Lao Dam Conceals Hidden Costs

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Originally published in The Nation

Amidst much fanfare, French President Nicholas Sarkozy and senior World Bank (WB) and Asian Development Bank (ADB) officials are expected to attend a gala ceremony inaugurating the Nam Theun 2 Hydropower Project in Laos this week. But for the tens of thousands of people who are suffering the effects of Nam Theun 2, there is little to celebrate.

The project has displaced 6,200 indigenous people on the Nakai Plateau and affected more than 100,000 people living downstream along the Xe Bang Fai River. Funded by the World Bank, Asian Development Bank and a host of other public and private funders, Nam Theun 2 has been plagued by controversy since it was first proposed in the 1990s.

Up to 34 civil society groups, as well as individuals from 18 countries have written to the World Bank and ADB calling on the banks to take immediate action to ensure sustainable livelihoods for the affected communities. Some of the issues raised by the groups include:

People on the Nakai Plateau still have no means for a sustainable livelihood, and there are threats to their food security as poor-quality land in the resettlement sites continues to cause problems for villagers’ agriculture. The long-term production of the reservoir fisheries is in doubt, and outsiders are encroaching on the villagers’ community forest areas.

Tens of thousands of people living downstream along the Xe Bang Fai River have already suffered impaired water quality and reduced fisheries, and funding is inadequate to restore their livelihoods;

A key selling point of the original project was that it would fund protection of the globally significant Nakai-Nam Theun National Protected Area, yet the reservoir has opened up access to the area, exacerbating logging and poaching and threatening its ecological integrity.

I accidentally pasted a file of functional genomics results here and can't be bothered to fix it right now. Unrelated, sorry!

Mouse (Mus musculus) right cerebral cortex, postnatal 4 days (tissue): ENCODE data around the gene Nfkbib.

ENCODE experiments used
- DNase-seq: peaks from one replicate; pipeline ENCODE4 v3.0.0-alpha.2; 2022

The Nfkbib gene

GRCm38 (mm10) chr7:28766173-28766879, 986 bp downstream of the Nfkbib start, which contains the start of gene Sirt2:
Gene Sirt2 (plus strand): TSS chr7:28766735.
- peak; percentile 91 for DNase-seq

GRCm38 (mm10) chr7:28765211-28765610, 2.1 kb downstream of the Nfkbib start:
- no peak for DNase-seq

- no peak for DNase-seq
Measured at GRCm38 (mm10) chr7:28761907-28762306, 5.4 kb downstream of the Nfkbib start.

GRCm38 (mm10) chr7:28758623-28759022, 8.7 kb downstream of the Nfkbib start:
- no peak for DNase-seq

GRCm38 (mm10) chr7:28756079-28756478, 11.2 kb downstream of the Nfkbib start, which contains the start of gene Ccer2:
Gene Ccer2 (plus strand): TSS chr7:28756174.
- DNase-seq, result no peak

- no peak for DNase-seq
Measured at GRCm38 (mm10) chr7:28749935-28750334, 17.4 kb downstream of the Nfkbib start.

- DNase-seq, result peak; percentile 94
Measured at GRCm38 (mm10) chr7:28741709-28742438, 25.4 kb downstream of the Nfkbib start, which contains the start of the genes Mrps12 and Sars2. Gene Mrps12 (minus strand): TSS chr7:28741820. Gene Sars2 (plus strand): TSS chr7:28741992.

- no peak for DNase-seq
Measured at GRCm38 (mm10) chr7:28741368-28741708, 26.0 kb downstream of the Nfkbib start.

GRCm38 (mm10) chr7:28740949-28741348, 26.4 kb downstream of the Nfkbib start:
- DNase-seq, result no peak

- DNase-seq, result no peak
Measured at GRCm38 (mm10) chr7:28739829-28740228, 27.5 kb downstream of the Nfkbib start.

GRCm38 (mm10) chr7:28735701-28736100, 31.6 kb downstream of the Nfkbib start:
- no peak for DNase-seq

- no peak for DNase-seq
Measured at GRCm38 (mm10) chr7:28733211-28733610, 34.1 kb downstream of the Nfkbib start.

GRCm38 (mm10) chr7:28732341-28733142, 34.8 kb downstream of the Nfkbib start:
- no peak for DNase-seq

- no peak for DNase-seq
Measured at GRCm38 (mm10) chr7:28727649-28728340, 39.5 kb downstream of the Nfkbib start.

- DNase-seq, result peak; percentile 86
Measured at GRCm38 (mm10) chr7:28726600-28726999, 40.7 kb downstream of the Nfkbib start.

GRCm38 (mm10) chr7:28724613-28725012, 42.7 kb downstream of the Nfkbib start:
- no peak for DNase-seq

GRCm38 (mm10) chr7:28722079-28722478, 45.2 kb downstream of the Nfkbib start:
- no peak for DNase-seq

Even though the project was supposed to improve standards for hydropower development more generally in Laos, there is little evidence that this has happened. Projects continue to be approved without disclosing environmental impact assessments and without adequate resettlement and livelihood improvement plans.

The Nam Theun 2’s promoters are all too keen to call the project a success, but many problems remain. The sustainable livelihoods of more than 120,000 people directly affected by the project. Dam-affected communities are struggling to adjust to their new lives and fair compensation has still not been paid to many people. It’s way too early to call this project a success.

The civil society letter concludes: “Until the World Bank and ADB can prove that a hydropower project of the size and scope of Nam Theun 2 can be successfully managed, we do not believe that there is any justification for scaling up of World Bank or ADB support for large dams.”

Professor Philip Hirsch, director of the Australia mekong Resource Centre at the University of Sydney, said, “The World Bank and ADB have indicated that the ‘success’ of Nam Theun 2 is a basis for scaling up their support for hydropower in coming years. Before – or rather instead of – making any such move, the Banks have an obligation to the people and government of Laos to live up to their promises and claims by ensuring that those affected by Nam Theun 2 have sustainable livelihoods. To date the evidence does not support the banks’ claims of success in this respect.”

Witoon Permpongsacharoen, director of the mekong Energy and Ecology Network, said, “Given the recent proposals for dams on the mekong River’s mainstream and other ongoing destructive dam construction in the region, for example by some Chinese companies, it is highly questionable whether the Nam Theun 2 has resulted in any improvements to environmental and social standards in the region as the World Bank and ADB claim. These claims should be thoroughly reviewed by an independent team.”

International Rivers is an environmental and human rights organisation with staff in five continents. For over two decades, International Rivers has been at the heart of the global struggle to protect rivers and the rights of communities that depend on them.

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